In other words, no one really knows the actual outcome of all the “assisted” suicides that were approved in Washington in 2010, or whether or not those that were carried out were all voluntary in nature on the part of those who died. “Washington voters thought they were getting a law to assure choice,” said Geller, meaning a “choice” on the part of terminally ill patients to end their lives. Instead, she argued, the law may well have served in some instances as “a recipe for elder abuse and a vehicle for financial coercion,” in which, for instance, family members might have suggested, encouraged, or even pressured an elderly parent or relative to end his or her life for the sake of a sizeable inheritance that would come to them.
Geller recalled that over the years her office has received reports from health care professionals, family members, and friends concerned over a loved one they fear might be considering — or might be coerced into — assisted suicide. “Calls from worried and overwhelmed family members have increased in the aftermath of state and federal budget cuts for elder, caregiver, and disability support,” she said.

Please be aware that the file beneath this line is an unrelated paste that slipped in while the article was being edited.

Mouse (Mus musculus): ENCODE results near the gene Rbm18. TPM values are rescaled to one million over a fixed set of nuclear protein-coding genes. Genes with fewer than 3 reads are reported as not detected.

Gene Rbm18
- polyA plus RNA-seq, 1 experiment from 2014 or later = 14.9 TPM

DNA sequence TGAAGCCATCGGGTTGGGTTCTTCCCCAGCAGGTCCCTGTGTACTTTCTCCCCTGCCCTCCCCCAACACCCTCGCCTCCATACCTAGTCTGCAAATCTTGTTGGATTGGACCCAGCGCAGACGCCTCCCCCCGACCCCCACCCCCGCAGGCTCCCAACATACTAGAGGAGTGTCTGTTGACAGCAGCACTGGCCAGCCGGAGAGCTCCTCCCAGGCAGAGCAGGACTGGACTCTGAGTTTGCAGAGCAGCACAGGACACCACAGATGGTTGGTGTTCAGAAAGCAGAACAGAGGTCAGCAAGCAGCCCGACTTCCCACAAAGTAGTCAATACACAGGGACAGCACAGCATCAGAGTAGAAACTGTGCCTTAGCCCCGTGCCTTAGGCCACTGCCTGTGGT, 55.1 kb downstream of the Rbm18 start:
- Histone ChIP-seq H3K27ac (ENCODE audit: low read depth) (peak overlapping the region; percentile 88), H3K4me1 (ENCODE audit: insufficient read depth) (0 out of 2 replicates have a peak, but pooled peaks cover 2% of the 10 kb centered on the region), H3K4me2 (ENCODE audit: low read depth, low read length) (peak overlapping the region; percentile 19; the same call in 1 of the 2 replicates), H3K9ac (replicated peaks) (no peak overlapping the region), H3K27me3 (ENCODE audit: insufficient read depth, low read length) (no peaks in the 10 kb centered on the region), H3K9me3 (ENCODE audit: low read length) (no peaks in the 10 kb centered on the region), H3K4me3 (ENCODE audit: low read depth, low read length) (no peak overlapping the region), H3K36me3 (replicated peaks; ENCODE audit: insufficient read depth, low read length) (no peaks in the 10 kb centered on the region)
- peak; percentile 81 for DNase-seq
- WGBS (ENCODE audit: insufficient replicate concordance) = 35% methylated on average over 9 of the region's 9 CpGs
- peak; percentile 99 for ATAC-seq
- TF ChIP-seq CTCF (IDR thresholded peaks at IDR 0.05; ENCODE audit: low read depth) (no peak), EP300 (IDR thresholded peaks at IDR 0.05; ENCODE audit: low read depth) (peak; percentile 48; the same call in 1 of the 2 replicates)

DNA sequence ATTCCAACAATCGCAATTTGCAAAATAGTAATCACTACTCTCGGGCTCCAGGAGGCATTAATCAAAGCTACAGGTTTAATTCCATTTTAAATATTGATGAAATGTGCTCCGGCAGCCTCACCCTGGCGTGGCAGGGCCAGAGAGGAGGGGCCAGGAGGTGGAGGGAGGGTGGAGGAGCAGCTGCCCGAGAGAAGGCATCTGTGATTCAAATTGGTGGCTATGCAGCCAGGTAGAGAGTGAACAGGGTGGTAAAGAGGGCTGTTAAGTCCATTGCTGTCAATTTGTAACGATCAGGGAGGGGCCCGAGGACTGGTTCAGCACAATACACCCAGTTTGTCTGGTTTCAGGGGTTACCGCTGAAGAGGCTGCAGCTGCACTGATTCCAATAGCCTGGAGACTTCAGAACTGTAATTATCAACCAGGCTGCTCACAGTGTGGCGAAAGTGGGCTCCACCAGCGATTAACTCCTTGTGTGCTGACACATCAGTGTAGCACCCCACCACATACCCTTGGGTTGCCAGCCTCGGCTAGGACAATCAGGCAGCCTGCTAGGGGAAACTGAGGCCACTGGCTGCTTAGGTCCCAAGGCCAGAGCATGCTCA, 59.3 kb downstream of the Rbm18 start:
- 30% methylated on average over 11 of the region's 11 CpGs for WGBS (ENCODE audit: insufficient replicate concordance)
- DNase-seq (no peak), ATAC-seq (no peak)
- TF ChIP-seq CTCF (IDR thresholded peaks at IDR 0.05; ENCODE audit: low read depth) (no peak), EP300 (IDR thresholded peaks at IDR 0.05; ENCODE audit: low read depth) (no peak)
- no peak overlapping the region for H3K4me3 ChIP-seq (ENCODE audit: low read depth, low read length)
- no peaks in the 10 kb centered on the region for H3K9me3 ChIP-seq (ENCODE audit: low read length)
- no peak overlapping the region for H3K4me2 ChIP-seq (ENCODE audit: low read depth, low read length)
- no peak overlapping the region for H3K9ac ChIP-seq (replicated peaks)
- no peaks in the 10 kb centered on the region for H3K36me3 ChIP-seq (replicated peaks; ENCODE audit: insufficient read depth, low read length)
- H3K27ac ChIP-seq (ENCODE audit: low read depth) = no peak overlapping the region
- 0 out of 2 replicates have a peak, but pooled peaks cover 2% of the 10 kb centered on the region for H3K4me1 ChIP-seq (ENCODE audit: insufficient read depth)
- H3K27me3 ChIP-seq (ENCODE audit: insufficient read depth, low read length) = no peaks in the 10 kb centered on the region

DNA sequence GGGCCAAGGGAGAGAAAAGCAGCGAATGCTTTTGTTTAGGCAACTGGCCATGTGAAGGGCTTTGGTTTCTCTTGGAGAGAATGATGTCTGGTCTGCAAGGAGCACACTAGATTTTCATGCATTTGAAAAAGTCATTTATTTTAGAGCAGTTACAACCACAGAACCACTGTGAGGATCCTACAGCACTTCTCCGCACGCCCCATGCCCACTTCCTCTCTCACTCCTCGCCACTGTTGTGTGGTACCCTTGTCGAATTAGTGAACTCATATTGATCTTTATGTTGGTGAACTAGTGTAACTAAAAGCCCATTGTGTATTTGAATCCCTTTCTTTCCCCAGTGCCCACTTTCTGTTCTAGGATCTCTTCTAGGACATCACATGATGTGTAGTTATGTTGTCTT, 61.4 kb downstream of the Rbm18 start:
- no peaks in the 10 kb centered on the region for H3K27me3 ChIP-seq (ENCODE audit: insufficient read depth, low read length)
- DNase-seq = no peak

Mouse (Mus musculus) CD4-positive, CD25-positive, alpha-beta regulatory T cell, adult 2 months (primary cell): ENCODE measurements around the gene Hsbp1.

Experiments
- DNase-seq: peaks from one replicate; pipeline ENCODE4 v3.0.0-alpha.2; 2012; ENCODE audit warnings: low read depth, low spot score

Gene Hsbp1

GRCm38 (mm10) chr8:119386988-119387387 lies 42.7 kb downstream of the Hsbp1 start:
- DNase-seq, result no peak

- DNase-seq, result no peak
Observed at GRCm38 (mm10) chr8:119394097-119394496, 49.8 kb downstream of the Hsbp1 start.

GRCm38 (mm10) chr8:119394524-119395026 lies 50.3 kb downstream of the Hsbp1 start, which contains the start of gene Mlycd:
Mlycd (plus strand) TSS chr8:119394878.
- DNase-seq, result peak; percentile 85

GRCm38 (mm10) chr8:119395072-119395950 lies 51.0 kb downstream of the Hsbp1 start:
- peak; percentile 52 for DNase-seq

One particularly galling example Geller cited was that of an elderly gentleman whose young wife — and financial heir — actually hosted a suicide party for her ailing husband after encouraging him to request lethal drugs from his doctor — despite strong objections from other family members who wanted to care for him.
She also related the story of a seriously ill paralyzed woman who was discharged prematurely from a Seattle-area hospital and worried about being a burden to her family. With no financial resources and feeling she had no other choice, the women “requested doctor prescribed death via the DWDA,” said Geller.